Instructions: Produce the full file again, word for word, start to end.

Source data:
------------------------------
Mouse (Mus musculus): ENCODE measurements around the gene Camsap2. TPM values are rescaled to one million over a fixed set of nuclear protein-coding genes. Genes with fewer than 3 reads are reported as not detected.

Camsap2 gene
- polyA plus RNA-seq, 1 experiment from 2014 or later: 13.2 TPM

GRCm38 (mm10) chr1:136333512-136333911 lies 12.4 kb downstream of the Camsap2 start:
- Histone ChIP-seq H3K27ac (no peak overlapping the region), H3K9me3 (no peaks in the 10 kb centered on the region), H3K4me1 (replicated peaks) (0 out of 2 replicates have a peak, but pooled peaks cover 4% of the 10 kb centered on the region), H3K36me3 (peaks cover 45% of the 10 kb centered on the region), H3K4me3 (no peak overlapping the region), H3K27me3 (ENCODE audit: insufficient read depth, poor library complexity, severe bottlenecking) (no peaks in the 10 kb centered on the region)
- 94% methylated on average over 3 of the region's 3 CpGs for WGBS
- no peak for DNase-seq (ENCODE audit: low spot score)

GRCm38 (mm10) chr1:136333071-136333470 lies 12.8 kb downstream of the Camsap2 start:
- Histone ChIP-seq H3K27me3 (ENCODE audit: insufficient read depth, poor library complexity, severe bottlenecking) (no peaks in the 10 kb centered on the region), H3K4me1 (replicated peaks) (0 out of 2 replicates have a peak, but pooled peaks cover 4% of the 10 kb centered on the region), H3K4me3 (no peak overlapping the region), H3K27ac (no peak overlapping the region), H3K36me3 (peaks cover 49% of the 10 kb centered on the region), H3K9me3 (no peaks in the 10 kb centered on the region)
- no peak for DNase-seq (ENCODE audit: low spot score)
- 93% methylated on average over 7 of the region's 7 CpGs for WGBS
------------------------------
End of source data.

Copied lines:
Mouse (Mus musculus): ENCODE measurements around the gene Camsap2. TPM values are rescaled to one million over a fixed set of nuclear protein-coding genes. Genes with fewer than 3 reads are reported as not detected.

Camsap2 gene
- polyA plus RNA-seq, 1 experiment from 2014 or later: 13.2 TPM

GRCm38 (mm10) chr1:136333512-136333911 lies 12.4 kb downstream of the Camsap2 start:
- Histone ChIP-seq H3K27ac (no peak overlapping the region), H3K9me3 (no peaks in the 10 kb centered on the region), H3K4me1 (replicated peaks) (0 out of 2 replicates have a peak, but pooled peaks cover 4% of the 10 kb centered on the region), H3K36me3 (peaks cover 45% of the 10 kb centered on the region), H3K4me3 (no peak overlapping the region), H3K27me3 (ENCODE audit: insufficient read depth, poor library complexity, severe bottlenecking) (no peaks in the 10 kb centered on the region)
- 94% methylated on average over 3 of the region's 3 CpGs for WGBS
- no peak for DNase-seq (ENCODE audit: low spot score)

GRCm38 (mm10) chr1:136333071-136333470 lies 12.8 kb downstream of the Camsap2 start:
- Histone ChIP-seq H3K27me3 (ENCODE audit: insufficient read depth, poor library complexity, severe bottlenecking) (no peaks in the 10 kb centered on the region), H3K4me1 (replicated peaks) (0 out of 2 replicates have a peak, but pooled peaks cover 4% of the 10 kb centered on the region), H3K4me3 (no peak overlapping the region), H3K27ac (no peak overlapping the region), H3K36me3 (peaks cover 49% of the 10 kb centered on the region), H3K9me3 (no peaks in the 10 kb centered on the region)
- no peak for DNase-seq (ENCODE audit: low spot score)
- 93% methylated on average over 7 of the region's 7 CpGs for WGBS